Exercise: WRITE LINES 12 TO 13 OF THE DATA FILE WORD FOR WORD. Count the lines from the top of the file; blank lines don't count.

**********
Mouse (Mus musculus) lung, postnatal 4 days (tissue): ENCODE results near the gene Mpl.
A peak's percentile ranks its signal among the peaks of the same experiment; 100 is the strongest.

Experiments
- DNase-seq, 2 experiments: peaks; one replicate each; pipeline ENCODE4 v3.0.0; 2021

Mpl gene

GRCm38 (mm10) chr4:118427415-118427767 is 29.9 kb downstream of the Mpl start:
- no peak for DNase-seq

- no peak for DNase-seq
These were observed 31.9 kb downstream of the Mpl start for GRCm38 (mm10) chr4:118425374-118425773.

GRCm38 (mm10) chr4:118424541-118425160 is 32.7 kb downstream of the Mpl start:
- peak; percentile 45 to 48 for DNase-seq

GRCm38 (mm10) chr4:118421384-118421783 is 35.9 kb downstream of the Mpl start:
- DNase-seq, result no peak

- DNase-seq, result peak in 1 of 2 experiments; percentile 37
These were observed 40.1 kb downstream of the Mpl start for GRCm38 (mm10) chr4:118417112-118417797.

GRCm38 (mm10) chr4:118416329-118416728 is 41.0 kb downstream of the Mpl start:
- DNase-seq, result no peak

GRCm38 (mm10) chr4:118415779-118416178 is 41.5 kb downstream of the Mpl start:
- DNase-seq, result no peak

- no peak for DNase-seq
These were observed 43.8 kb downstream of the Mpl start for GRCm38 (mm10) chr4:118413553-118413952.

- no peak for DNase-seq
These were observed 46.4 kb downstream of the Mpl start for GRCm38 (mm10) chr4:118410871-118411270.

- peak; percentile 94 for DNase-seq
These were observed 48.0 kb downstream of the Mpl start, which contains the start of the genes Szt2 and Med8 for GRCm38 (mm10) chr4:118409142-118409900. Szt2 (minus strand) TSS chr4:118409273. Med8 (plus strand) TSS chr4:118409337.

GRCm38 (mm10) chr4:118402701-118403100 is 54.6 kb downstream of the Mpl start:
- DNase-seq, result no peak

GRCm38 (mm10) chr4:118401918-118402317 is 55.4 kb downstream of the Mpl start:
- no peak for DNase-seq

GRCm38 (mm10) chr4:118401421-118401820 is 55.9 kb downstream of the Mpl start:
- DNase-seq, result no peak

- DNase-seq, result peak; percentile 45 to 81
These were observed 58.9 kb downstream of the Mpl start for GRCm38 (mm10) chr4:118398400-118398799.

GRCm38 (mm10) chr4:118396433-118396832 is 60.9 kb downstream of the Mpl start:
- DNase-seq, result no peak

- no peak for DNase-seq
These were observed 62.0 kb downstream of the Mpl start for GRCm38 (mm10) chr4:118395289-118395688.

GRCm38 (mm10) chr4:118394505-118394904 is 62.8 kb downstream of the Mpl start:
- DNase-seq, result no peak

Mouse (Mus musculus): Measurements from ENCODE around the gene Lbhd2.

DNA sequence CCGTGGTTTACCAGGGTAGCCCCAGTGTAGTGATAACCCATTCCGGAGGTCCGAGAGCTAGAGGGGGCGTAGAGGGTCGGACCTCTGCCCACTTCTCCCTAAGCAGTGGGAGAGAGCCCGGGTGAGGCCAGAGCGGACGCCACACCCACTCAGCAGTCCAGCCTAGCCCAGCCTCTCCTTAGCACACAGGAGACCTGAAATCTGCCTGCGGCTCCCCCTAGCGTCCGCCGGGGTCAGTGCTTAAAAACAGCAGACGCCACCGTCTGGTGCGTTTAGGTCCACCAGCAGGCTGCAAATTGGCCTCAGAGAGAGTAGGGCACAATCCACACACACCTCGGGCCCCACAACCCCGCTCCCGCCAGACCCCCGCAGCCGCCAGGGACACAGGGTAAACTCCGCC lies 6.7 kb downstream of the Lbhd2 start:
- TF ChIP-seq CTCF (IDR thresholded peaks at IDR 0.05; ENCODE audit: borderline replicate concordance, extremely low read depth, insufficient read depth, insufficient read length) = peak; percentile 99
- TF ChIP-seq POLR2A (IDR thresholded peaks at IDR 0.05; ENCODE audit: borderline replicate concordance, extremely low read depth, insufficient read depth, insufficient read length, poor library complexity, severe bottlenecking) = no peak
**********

GRCm38 (mm10) chr4:118421384-118421783 is 35.9 kb downstream of the Mpl start:
- DNase-seq, result no peak